“You can find some sort of short-term savings club in most low-income communities around the world,” said Daryl Collins, managing director of Bankable Frontier Associates, a financial services consulting firm in Boston, Massachusetts that works primarily with low-income clients. “They are a very persistent financial instrument, and they come in many different shapes and sizes.”
While tandas, or traditional ROSCAs, are most common in North America, a slightly different short-term savings tool known as an accumulating savings and credit association (ASCA) is more common in South and East Africa.
Participants in an ASCA put money into a pot every month, but get no lump-sum distribution until the end of the year. With the group’s consent, the money may be loaned to the community to earn interest income.
“In South Africa, the monthly interest rate charged by these loans is typically 30 percent,” said Collins, who co-authored "Portfolios of the Poor: How the World’s Poor Live on $2 a Day." “When it works well, this can really be a very good little money maker for the members of the group. But when you start loaning money, you do run a risk that borrowers won’t pay you back. That happens more often than participants would like.”
In U.S.-based immigrant neighborhoods, such as Chinatown and Koreatown in Los Angeles and New York, private loan clubs have been a critical source of capital for restaurateurs, grocers, and mom-and-pop shops that might otherwise struggle to survive during economic downturns.
A money pool derivative known as “auction ROSCAs” or “bidding ROSCAs” are most common in Southeast Asia, in which members who need their distribution early on will pay the group a small percentage or fee to claim the pot.
“This type of short-term financial instrument is very widely used in rural India,” said Collins.
While savings and credit circles differ slightly depending on locale, fundamentally, they all have one thing in common: They distribute a lump sum to participants.
“It’s all about getting that lump sum, which is very hard to accumulate on your own,” said Collins.
Of ROSCAs and microloans
Many credit ROSCAs as the mother of modern-day crowdfunding and microloans, though their target and modus operandi are much different.
While money pools are designed to help individuals reach their financial goals, crowdfunding involves fundraising for entrepreneurs through the combined efforts of friends, family, and individual investors. Typically, crowdfunding is organized online via social media, giving upstart business owners an opportunity to reach a wider pool of accredited investors.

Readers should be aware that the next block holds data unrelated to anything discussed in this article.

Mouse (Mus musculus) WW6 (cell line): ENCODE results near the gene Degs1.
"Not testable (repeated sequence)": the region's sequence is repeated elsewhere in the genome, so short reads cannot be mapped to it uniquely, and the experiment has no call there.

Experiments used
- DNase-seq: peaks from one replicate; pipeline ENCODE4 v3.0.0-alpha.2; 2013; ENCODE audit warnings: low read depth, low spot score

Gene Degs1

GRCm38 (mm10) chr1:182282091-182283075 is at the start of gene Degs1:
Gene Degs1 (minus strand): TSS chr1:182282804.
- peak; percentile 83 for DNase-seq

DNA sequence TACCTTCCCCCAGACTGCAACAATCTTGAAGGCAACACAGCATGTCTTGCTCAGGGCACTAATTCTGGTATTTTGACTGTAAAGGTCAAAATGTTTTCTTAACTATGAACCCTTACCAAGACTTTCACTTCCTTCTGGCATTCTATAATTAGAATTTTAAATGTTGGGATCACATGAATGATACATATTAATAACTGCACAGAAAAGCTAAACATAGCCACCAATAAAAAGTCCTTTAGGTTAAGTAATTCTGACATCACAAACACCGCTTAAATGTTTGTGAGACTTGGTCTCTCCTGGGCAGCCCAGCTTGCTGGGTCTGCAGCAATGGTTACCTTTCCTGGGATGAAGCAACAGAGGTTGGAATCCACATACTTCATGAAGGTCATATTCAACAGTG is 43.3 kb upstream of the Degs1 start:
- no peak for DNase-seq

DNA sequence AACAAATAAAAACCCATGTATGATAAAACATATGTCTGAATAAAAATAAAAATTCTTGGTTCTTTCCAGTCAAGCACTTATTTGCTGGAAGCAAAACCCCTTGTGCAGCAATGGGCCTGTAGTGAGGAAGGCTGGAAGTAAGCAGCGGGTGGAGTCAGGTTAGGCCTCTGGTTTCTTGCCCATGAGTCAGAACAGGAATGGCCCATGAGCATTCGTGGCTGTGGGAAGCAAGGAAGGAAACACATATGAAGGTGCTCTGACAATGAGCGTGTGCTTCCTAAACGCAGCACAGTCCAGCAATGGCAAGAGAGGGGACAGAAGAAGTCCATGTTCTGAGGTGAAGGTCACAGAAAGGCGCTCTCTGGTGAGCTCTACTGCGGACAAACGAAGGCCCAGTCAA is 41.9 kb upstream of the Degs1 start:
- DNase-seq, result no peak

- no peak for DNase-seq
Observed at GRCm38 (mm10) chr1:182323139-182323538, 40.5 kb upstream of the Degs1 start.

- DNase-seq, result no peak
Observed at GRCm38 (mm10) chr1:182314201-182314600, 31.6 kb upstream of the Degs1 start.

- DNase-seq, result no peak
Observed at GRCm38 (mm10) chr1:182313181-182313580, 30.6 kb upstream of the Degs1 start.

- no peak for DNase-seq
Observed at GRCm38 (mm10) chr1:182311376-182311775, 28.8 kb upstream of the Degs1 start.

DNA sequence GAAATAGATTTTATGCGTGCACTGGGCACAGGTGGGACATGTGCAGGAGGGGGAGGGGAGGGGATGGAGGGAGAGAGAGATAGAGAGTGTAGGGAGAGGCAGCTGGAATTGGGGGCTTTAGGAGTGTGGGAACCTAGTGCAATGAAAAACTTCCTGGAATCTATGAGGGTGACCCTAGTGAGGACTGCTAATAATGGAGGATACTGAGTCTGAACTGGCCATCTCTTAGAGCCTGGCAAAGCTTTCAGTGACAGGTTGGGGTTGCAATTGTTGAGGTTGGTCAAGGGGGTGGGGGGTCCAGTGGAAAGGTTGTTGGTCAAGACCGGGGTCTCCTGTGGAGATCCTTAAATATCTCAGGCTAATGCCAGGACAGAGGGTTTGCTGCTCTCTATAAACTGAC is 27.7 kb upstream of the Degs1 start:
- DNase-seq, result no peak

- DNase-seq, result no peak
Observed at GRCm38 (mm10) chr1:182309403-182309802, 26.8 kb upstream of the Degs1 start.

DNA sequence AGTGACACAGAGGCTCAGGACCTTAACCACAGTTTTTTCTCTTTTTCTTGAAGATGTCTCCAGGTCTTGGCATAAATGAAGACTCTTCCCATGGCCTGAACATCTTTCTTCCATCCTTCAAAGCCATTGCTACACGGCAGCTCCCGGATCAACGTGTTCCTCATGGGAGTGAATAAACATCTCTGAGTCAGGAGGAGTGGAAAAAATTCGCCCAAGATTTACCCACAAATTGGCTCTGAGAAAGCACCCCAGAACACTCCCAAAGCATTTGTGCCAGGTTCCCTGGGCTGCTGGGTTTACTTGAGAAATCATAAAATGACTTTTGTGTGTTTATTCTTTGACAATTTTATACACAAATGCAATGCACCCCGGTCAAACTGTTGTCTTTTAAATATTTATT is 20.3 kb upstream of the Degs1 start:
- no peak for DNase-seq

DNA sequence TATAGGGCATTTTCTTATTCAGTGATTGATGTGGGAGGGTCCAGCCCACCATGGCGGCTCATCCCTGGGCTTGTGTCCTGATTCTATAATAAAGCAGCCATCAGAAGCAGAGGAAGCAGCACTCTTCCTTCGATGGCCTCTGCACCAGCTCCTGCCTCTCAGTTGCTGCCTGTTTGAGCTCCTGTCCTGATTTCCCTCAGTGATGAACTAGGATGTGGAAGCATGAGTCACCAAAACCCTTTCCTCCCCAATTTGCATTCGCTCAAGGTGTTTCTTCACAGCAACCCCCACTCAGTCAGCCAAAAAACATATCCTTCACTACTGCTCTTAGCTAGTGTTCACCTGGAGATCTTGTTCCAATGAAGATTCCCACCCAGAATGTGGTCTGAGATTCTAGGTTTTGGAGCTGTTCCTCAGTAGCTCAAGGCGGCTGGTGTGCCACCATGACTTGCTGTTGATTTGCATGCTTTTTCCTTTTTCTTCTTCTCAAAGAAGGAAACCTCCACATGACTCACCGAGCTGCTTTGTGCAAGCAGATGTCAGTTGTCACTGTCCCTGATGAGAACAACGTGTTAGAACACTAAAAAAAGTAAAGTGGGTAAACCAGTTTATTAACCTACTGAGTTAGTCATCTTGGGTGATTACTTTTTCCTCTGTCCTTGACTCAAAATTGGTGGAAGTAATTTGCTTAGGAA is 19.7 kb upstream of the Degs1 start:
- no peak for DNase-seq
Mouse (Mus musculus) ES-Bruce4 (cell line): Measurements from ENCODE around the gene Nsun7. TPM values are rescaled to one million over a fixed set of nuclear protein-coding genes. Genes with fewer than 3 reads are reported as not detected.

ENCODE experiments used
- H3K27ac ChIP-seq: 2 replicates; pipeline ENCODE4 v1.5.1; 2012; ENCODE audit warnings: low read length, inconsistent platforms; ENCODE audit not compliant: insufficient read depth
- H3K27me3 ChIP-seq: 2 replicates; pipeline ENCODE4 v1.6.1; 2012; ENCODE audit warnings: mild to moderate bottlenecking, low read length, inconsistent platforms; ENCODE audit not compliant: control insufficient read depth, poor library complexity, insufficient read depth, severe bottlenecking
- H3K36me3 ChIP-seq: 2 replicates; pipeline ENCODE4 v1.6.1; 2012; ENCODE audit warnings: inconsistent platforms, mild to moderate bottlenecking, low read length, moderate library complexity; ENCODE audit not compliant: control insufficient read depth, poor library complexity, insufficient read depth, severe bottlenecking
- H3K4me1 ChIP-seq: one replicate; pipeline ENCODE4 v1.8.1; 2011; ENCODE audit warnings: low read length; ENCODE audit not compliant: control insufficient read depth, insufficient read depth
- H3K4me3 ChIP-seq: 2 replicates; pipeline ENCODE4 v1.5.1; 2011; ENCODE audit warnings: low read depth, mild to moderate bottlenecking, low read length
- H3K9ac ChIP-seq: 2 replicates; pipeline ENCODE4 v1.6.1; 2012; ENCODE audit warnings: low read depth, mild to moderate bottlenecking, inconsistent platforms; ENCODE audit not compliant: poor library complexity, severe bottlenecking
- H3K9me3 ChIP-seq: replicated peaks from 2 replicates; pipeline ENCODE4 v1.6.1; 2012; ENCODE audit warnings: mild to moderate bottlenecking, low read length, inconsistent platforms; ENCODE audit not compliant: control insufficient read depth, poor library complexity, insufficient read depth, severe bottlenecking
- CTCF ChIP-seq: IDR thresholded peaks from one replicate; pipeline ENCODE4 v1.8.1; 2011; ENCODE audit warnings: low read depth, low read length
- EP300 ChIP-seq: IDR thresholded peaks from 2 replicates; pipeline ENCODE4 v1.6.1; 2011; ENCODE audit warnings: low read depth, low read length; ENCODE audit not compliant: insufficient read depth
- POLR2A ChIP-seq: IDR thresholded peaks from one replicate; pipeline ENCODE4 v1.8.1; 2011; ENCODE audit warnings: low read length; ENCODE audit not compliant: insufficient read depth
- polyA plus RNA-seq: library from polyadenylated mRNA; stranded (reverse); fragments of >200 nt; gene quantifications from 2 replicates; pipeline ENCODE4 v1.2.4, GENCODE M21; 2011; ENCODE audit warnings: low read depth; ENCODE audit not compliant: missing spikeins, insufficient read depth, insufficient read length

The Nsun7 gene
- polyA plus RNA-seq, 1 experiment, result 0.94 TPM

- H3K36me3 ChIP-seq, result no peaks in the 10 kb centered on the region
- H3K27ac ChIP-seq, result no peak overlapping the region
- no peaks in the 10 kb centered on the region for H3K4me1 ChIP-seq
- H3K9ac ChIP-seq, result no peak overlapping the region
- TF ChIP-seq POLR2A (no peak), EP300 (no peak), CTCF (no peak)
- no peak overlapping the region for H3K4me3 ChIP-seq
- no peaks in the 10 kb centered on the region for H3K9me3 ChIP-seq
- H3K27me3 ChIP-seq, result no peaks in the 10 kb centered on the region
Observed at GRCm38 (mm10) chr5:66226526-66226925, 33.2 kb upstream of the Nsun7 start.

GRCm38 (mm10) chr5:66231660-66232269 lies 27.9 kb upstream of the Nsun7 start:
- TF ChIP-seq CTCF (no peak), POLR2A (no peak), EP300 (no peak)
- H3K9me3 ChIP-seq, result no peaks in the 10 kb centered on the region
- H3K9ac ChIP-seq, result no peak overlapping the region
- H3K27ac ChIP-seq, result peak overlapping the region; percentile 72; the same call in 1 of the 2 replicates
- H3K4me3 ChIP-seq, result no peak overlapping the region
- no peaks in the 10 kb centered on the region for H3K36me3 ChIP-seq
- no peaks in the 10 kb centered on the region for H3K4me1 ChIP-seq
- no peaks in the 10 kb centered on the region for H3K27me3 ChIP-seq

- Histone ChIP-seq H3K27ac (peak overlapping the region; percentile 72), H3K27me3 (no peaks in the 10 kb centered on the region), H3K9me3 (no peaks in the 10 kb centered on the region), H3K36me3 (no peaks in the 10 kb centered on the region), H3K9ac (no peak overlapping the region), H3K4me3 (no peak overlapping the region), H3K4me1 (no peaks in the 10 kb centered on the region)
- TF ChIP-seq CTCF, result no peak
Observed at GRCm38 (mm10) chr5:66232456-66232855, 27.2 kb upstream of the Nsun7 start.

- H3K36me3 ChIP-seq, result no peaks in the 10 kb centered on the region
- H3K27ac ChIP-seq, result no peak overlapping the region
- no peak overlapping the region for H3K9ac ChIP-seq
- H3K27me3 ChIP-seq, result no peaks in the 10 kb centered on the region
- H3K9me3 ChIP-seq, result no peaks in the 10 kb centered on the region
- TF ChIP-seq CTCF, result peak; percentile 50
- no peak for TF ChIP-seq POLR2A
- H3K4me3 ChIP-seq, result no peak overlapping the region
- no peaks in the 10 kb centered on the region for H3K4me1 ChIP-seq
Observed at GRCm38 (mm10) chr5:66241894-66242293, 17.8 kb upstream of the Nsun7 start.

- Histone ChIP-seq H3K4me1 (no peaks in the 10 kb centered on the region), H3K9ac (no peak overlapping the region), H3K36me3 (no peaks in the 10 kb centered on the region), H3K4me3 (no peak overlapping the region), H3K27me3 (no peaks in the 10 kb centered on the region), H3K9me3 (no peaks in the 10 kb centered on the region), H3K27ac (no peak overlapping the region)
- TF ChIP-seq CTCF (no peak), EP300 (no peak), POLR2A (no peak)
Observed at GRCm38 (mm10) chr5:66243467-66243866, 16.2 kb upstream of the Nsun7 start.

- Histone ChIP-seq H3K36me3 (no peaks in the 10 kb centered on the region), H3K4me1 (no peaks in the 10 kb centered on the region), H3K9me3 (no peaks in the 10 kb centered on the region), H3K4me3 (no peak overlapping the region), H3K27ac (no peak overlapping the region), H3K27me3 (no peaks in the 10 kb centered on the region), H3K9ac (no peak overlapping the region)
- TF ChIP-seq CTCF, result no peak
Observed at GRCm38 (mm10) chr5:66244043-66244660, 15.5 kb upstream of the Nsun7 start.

Microloans, by contrast, are more formalized small-business loans available to low-income entrepreneurs through a lending network called a micro financial institution (MFI), and more recently through the federal government’s Small Business Administration. Typically, business owners with need can secure up to $35,000, but some MFIs will lend $100,000 or more.
Alternative financing models -- be they ROSCAs, microloans, or Internet crowdfunding platforms, like Kickstarter and GoFundMe -- meeting a growing need for safe and affordable sources of money in minority populations, said Ashley Wessier, vice president of development and communications for Accion East, a U.S. non-profit that offers small-business loans ranging from $500 to $250,000 to mostly minority entrepreneurs, who demonstrate financial need.
Indeed, access to capital can change lives, helping parents to finance a college degree for their child, putting homeownership within reach for more Americans, and giving cash-strapped entrepreneurs a chance to convert their vision into a steady paycheck.
“There is just as much demand for alternative financing here in the U.S. as there is abroad,” said Wessier. “Minorities, in particular, are struggling to access affordable capital, so it’s important to be in this space to help certain populations save and grow.”